This week’s Game of Thrones episode came with a massive amount of hype.
The budget for this episode was enormous; on par with big budget war films. 25 days of filming, 500 extras, 600 crew members, 160 tons of gravel, 25 stuntmen, 4 separate camera crews and 70 real horses.
There was no hiding what this episode was going to be about. The title, ‘Battle of the Bastards,’ had been released over a week ago.
All season had been building to the big showdown between Jon and Sansa Stark and Ramsay Bolton. We’d seem them gather their armies and their allies and we had no doubt that it was time for the payoff.
Fans have become accustomed to expecting the big moments in the ninth episode of each season. From the biggest twists (Ned’s beheading, the Red Wedding) to incredible battles (Blackwater, The Watchers on the Wall), we’ve often spent extended time with one or two storylines to give them the weight they deserved.
Power belongs to those who seize it. Trusting too many people will leave you with a knife in the back.
The Game of Thrones world is a cold and harsh one and we’ve had this reality rammed down our throats to make sure that we don’t forget it. How many of your favourite characters are still alive? How many of the original Stark family (and their dire wolves) are still alive?
One of the main hallmarks of Game of Thrones has been the show’s ability to subvert our expectations.
We often get led to believe things are heading in a certain direction only to have the carpet pulled out from underneath us with brutal and heartbreaking consequences. Unlike traditional stories where being good and noble assures that things will work out well for you, this story is a little bit more realistic and perhaps sadistic as well.
All of these factors are what made this particular ninth episode so interesting. As hard as it was for anyone to imagine the Starks losing again, we had learned by now to not expect any happy endings on this show. Fans were wildly speculating about which characters were going to bite the dust and fearing for which of their favourites that they would never see again.
And yet, the biggest surprise of this Game of Thrones episode was just how little surprise there was at all.
The Starks won. Ramsay is dead. Winterfell is reclaimed. The Knights of the Vale turned up to save the day. There isn’t much there that we didn’t expect to happen.
Almost every major good guy survived. Rickon’s death was a painful moment, and the show did a masterful job of letting us believe for just a moment that he might survive but really, just as Sansa herself had said, he was dead the moment that Ramsay captured him. A great moment of drama but nothing that we didn’t really expect to happen.
Over in Meereen, it’s more of the same. The biggest surprise here is that these scenes are even in the episode at all. Whilst we get some spectacular dragon action here, I don’t think any of it was unexpected. From the moment Daenerys arrived back in Meereen last week, we knew that she would have no problem turning back the masters’ attack. Nor was it a surprise to see her dragons unleashed. This was a moment they had clearly been building up to since Drogon went missing and the other two dragons were locked up.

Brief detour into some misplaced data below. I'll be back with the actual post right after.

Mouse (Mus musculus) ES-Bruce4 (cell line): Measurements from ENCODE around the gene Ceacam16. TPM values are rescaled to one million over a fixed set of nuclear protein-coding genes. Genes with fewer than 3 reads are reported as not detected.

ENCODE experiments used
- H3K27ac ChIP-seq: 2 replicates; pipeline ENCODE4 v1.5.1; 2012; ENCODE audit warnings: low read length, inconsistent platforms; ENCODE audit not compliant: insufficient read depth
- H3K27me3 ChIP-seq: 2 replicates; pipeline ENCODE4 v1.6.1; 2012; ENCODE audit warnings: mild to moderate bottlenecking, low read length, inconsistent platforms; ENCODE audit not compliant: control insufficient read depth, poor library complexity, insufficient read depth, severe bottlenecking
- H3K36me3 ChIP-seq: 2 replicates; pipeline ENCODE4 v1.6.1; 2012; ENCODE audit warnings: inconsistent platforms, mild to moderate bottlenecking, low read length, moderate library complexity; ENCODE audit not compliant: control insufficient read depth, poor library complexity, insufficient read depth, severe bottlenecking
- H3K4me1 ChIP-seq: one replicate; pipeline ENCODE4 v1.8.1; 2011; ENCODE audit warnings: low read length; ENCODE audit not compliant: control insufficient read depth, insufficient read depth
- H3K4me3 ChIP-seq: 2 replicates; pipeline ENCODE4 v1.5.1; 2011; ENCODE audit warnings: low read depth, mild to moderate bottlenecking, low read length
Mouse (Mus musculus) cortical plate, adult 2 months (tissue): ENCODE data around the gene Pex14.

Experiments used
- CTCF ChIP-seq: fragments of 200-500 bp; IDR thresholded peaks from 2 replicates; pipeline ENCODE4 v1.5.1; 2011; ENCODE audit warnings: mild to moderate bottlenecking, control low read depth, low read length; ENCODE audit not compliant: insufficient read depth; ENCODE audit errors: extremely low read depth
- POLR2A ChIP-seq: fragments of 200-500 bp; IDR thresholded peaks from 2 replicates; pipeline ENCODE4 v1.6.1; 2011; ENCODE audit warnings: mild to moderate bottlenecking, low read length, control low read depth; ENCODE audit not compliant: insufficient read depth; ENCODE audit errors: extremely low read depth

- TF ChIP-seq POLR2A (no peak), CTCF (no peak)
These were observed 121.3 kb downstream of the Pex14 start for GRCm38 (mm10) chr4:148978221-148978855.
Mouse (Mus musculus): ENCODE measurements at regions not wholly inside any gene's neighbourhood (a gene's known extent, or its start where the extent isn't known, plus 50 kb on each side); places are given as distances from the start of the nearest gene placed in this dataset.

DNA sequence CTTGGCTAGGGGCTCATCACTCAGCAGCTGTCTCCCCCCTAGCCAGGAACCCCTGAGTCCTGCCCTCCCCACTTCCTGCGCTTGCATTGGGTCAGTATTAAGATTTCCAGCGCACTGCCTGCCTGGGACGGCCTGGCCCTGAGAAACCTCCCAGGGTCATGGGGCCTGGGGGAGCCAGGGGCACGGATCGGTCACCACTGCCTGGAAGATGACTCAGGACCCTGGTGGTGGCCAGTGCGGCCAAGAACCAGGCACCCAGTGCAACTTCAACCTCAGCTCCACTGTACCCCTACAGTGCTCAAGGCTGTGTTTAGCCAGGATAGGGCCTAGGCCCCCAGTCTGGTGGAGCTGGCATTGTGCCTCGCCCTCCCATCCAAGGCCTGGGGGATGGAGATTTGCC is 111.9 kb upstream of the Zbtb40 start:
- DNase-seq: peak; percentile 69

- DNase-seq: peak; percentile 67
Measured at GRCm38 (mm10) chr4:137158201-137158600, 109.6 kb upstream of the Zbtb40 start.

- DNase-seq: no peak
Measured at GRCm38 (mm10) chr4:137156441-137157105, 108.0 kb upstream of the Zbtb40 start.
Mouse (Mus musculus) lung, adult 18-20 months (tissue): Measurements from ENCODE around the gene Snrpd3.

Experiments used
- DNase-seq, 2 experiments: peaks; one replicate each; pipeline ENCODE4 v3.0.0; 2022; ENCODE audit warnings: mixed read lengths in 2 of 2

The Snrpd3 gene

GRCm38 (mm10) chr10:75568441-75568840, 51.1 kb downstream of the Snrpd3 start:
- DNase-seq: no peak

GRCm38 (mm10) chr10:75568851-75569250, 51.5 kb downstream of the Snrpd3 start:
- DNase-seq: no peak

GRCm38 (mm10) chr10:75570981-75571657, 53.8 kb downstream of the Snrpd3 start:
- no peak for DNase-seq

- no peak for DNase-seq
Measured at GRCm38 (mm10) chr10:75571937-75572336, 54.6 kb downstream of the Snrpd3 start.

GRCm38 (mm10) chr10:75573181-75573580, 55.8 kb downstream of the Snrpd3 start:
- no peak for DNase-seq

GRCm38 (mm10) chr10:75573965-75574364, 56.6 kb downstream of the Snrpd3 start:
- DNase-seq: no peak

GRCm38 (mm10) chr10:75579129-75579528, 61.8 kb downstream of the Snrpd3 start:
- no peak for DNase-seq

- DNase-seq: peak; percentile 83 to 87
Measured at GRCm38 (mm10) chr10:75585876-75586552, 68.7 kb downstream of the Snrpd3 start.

Theon and Yara turning up was only unexpected in regards to how fast they seemed to have got there, but again, where else was this storyline going to go except for them teaming up. Daenerys needed ships and they had them. Yara is a female leader trying to change the world from its misogynist ways and so is Daenerys. You don’t get much more of a perfect match then that.
The actual battles that played out during this episode were all incredible. Another of the themes that runs throughout Game of Thrones is that war is not glorious.
Whilst the one-sidedness of Daenerys’ victory might go against that grain, the true battle of this episode did not. Watching Jon Snow deal with the random carnage around him was mesmerising. Watching the bodies piling up around and on top of him left us breathless and served as a gritty reminder of the horrors of war and the battlefield.
And so, after all the build-up and hype, this Episode 9 played out more or less the way we expected it to. But is there actually anything wrong with that? It’s interesting to think that, after all the pain and misery that our main characters have suffered, it can actually feel somewhat disappointing when things go well. We’re so used to having our expectations subverted that when they aren’t, we don’t know how to feel.
I was so engrossed in the Game of Thrones action that it didn’t bother me that no great twist happened.
Sure, there may be little plot holes here and there but we still have one more episode left to fill in some of those remaining blanks. There are greater battles ahead and even though there are bound to be more twists at some point, we might just to have to get used to things actually going our heroes’ way.
Our heroes are not as innocent as they once were and this might be part of the reason that things aren’t going as badly anymore. Daenerys was ready to burn down all her enemies and their cities before Tyrion was able to convince her of a better path. Jon was ready to bash Ramsay’s head into a bloody pulp before Sansa turned up and he left her to finish him off herself by releasing his once loyal hounds on him.
I can’t imagine Eddard Stark approving of his children’s actions but his ways of honour got himself killed and the few remaining Starks have learned the hard lessons of life.
They’ll need them, because I get the feeling that in our last episode, winter will finally arrive.